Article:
Research showed that after a single chiropractic adjustment to dysfunctional neck joints, improved sensory responses in the brain occurred in patients with recurring neck pain and stiffness. Their results indicate an improvement in discrimination and filtering of sensory information from the upper limb for at least 20 minutes after the adjustment.
In addition, the study concludes that these results are not simply due to altered input to the brain from balance, changes in muscle or changes in skin sensors as a result of the chiropractor’s touch or due to movement of the patient’s head because no changes were found after passive neck movement. This implies that results are likely specific to the delivery of the high-velocity, low-amplitude thrust of a chiropractic adjustment. (2,3,4)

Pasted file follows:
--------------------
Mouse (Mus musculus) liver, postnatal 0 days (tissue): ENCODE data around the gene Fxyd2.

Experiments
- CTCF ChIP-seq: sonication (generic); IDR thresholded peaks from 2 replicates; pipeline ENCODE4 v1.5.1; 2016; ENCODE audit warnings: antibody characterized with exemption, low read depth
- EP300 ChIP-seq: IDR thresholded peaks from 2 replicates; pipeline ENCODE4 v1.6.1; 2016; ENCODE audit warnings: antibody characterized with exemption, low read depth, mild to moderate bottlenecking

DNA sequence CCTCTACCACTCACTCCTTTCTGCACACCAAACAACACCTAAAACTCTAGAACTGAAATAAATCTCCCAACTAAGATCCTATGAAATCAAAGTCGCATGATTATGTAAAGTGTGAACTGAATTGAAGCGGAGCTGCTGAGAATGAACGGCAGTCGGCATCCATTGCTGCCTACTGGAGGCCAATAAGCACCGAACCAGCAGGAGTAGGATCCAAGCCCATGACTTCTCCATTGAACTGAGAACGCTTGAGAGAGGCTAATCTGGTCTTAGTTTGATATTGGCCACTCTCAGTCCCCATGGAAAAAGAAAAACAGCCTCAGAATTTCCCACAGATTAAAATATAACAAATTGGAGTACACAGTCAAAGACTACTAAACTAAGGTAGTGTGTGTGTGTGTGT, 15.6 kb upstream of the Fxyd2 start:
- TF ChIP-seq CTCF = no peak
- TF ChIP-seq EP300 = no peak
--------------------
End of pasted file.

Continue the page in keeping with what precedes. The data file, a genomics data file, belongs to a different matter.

(1) Boudreau SA, Farina D, Falla D. The role of motor learning and neuroplasticity in designing rehabilitation approaches for musculoskeletal pain disorders. Manual Ther, 2010:1-5. Epub ahead of print.
(2) Haavik-Taylor H, Murphy B. Cervical spine manipulation alters sensorimotor integration: a somatosensory evoked potential study. Clin Neurophysiol, 2007;118:391-402.
(3) Haavik-Taylor H, Murphy B. Altered sensorimotor integration with cervical spine manipulation. JMPT, 2008;31:115-26.
(4) Haavik-Taylor H, Murphy B. ACC-RAC Award Winning Paper. Altered central integration of dual somatosensory input after cervical spine manipulation. JMPT, 2010;33:178-88.
(5) Ray, AA. Treatment of Chronic Pain by Integrative Approaches: The American Academy of Pain Medicine Textbook on Patient Management. Springer. 2015. P52 ISBN: 978-1-4939-1820-1
(6) Strutton P, Theodorou S, Catley M, et al. Corticospinal excitability in patients with chronic low back pain. J Spinal Disord Tech, 2005;18:420-4.
(7) Tsao H, Galea M, Hodges P, et al. Driving plasticity in the motor cortex in recurrent low back pain. Eur J Pain, 2010;14:832-9.
(8) Wand BM, et al. Cortical changes in chronic low back pain: current state of the art and implications for clinical practice. Manual Therapy, 2010:1-6. Epub ahead of print.